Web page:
/sys/devices/platform/intel_mcu/log_level — Interface to set log level for debug messages (fatal, error, warning, info, debug).

Working with the Intel® Edison board for Arduino pins from the MCU

MCU is integrated in the Intel® Edison compute module and can control GPIOs located on the 70-pin Hirose module connector.

To use the MCU with the Intel® Edison board for Arduino, you need to find a map between the Intel® Edison compute module GPIO pin and the Intel® Edison board for Arduino pin. Configure the multiplexors and level shifters to route the GPIO from the Intel® Edison compute module to the Intel® Edison board for Arduino pin.

When working from the Linux level, these routines are handled in the MRAA library. In case of MCU, developer needs to handle these using the scripts (,,,,, More information is provided inTable 4 in Intel® Edison Kit for Arduino* Hardware Guide.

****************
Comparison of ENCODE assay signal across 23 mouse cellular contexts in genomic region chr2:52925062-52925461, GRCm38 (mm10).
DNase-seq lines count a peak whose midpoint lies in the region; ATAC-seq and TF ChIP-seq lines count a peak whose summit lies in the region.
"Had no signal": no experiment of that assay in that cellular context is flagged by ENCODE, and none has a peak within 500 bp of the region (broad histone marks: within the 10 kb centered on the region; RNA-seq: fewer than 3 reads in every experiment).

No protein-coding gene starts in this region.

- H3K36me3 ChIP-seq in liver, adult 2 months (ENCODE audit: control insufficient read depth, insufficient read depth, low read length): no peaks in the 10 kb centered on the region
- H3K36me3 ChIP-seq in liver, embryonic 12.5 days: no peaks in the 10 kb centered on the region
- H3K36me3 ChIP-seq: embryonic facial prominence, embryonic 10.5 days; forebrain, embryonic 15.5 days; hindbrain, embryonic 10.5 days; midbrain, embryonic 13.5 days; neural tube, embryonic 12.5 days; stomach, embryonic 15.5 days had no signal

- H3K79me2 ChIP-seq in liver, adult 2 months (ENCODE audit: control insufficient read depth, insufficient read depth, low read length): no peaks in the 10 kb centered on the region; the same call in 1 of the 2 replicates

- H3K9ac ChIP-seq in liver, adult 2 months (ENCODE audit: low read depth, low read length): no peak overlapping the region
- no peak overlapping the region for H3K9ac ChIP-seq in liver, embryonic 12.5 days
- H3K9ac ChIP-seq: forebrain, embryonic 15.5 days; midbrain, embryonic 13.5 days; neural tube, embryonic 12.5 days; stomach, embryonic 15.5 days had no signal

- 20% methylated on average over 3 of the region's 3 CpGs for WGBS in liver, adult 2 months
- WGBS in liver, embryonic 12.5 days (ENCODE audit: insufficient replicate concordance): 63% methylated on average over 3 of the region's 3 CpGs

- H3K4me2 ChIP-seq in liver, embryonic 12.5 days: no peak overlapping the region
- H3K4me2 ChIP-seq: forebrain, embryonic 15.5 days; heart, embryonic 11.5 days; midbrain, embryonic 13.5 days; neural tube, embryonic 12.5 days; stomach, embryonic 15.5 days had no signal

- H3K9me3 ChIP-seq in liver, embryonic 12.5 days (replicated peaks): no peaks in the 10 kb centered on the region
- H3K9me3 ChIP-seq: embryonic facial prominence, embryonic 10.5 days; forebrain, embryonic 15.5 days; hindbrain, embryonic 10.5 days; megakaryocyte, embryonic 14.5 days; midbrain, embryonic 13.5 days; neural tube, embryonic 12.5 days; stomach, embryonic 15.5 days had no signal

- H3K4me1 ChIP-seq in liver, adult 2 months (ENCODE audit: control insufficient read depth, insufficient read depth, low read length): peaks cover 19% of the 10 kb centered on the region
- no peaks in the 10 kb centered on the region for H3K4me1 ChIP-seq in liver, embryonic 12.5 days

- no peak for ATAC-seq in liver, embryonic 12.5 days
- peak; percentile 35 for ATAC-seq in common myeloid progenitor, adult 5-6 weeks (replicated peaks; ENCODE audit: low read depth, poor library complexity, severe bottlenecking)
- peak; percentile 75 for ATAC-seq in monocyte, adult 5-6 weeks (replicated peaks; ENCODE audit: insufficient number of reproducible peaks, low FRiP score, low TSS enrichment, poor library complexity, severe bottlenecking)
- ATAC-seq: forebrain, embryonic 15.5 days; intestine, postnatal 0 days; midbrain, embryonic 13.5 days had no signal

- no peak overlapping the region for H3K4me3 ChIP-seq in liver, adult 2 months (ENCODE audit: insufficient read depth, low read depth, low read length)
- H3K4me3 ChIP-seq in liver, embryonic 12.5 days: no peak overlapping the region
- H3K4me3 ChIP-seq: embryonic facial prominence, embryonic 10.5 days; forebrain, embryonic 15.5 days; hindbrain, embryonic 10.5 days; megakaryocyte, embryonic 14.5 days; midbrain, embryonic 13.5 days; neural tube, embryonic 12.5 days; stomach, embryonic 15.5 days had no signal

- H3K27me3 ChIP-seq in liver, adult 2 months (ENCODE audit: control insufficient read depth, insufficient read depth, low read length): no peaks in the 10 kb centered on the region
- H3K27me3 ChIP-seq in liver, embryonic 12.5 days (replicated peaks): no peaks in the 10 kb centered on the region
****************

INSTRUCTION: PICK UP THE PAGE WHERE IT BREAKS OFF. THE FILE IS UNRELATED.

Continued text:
Script for Linux

The Python* script below fetches the data from the internal MCU and shows them on the Grove LCD display. We will use the Jhd1313m1 module from the UPM library to work with the Grove LCD display. (Note: all the files/scripts are included as a .zip at the end of this article)

import time
import pyupm_i2clcd


if __name__ == '__main__':
    lcd = pyupm_i2clcd.Jhd1313m1(6, 0x3E, 0x62)
    with open('/dev/ttymcu0', 'w+t') as f:
        while True:
            f.write('get_distance\n') # Send command to MCU
            line = f.readline() # Read response from MCU, -1 = ERROR
            value = int(line.strip('\n\r\t '))
            if value == RET_ERROR:
                lcd.setColor(255, 0, 0) # RED
                lcd.setColor(0, 255, 0) # GREEN
                lcd.write('%d cm' % (value,))

MCU program

The MCU program waits for the get_distance command from the host CPU. If the program receives the get_distance command, it measures the distance and sends the result to the host CPU (distance in cm or -1 in case of error).

Set up the pins on the Intel® Edison board for Arduino:

# ./ -o 3 -d output<br />
# ./ -o 4 -d input

The MCU works with the GPIO pins on the Intel® Edison compute modules that have different numbers from the labels on the Intel® Edison board for Arduino. For more information, refer to the table in the article Blinking an LED using the MCU.

mcu.c (Note: all the files/scripts are included as a .zip at the end of this article)